Folk Dance, Songs & Performing Arts of Bihar
Palika Dance is a dance of martial character. The Paika dance is performed by employing shield and sword. In this dance performance, skills & ability of the dancers in handling sword and shield is displayed. The dance reach its climax with the fast beats produced by `Mandal`.
It is belived that, the word `paika` is derived from the Sanskrit word `Padatika` which means the infantry. Therefore, the name of the dance is Paika (battle) dance. In olden days, the powerful Ganga and Gajapati rulers of Orissa extended their territory borders from the river Ganges in the north to Godavari in the south with the help of a vast army of valiant Paikas. Actually, they were not in the regular pay-role of the army, but still received huge land grants from the kings.
They formed the rank of a peasant-militia. Though agriculture was their main earning source, they often keep themselves ready with regular practice and training in war techniques. With this power, several village-groups were under the command of a Dala Behera or group-commander.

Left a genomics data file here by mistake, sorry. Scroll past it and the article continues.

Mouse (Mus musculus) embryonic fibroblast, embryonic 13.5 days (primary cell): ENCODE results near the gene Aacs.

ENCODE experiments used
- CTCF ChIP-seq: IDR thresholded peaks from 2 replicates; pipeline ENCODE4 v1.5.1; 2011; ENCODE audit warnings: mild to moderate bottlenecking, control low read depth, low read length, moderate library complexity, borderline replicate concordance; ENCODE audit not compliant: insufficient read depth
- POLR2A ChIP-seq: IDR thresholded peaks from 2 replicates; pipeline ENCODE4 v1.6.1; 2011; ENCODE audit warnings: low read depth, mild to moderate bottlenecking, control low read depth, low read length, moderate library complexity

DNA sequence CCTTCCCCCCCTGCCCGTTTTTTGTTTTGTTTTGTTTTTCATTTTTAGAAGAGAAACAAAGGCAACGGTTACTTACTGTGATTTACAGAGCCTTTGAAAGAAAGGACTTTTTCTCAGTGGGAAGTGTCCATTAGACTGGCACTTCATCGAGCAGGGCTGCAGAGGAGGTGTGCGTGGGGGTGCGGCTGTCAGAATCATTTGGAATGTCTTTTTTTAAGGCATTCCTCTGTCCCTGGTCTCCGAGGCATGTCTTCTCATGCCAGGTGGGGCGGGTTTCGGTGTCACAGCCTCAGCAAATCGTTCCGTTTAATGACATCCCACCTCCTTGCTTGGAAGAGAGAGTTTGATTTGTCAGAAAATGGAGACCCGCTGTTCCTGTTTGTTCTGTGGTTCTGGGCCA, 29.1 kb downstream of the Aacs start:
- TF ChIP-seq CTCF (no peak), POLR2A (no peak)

Most of the Paika villages of State have maintained the older tradition of Paika Akhada. Paika Akhada is the village gymnasium where young people get assembled in the evening after completing the work of the day. Along with performing the traditional physical exercises at Paika Akhada, they also dance with sword and shield with the accompaniment of the country-drum.
The basic objective of the dance performance was the development of physical excitement and consequently increases the courageous activities in the dancing warriors. In ancient times, unconsciously this became a rehearsal of battle. During the festival of Dussera, all the Akhadas were celebrating their annual festivals. Even in many prosperous villages for displaying a traditional gymnastics, acrobatics by various village-groups competitive performances are arranged. Each group used to participate with great enthusiasm in such occasions.
For all such special occasion, grounds are purposely prepared with soft earth sprinkled with oil and water. The tradition of this dance is carried throughout the huge area of tribal belt of Mayurbhanj. Men as warriors appear for the performance, in their colorful turbans and tight dhoties. They stand in two rows. With holding the wooden swords and shields in their hands, warriors engage in a fierce mock-combat. They come forward slowly towards each other, but the tempo of the performance increases suddenly. This indicates the beginning of the battle and with it they whirl their swords and attack on each other.